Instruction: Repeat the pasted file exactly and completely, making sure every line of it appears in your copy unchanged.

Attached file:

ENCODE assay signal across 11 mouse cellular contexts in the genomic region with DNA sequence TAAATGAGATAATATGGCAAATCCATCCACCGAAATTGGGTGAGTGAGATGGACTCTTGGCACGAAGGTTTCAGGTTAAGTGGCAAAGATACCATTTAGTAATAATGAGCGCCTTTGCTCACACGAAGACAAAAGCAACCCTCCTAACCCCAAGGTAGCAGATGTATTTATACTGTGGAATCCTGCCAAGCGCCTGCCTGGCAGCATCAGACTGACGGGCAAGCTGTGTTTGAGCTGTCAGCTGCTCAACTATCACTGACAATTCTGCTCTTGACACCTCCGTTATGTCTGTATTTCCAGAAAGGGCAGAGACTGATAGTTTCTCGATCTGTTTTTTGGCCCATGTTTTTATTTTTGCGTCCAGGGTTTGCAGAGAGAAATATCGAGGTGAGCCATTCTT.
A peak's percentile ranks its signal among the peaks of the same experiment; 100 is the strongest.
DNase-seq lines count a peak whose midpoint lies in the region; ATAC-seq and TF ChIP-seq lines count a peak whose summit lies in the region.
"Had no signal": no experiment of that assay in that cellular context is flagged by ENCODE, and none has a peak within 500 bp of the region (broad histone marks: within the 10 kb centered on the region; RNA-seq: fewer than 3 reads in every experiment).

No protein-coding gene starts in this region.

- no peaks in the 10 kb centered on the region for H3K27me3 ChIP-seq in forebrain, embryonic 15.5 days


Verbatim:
ENCODE assay signal across 11 mouse cellular contexts in the genomic region with DNA sequence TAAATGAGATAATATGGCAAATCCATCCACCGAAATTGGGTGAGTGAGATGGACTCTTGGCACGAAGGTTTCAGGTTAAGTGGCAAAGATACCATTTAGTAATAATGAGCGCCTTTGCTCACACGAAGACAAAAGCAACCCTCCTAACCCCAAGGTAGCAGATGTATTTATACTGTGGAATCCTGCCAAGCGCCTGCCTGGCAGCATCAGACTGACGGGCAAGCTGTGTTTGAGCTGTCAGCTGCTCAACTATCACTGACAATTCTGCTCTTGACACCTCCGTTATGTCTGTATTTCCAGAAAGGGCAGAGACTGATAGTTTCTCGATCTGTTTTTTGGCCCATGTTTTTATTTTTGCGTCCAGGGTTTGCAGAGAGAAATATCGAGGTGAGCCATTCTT.
A peak's percentile ranks its signal among the peaks of the same experiment; 100 is the strongest.
DNase-seq lines count a peak whose midpoint lies in the region; ATAC-seq and TF ChIP-seq lines count a peak whose summit lies in the region.
"Had no signal": no experiment of that assay in that cellular context is flagged by ENCODE, and none has a peak within 500 bp of the region (broad histone marks: within the 10 kb centered on the region; RNA-seq: fewer than 3 reads in every experiment).

No protein-coding gene starts in this region.

- no peaks in the 10 kb centered on the region for H3K27me3 ChIP-seq in forebrain, embryonic 15.5 days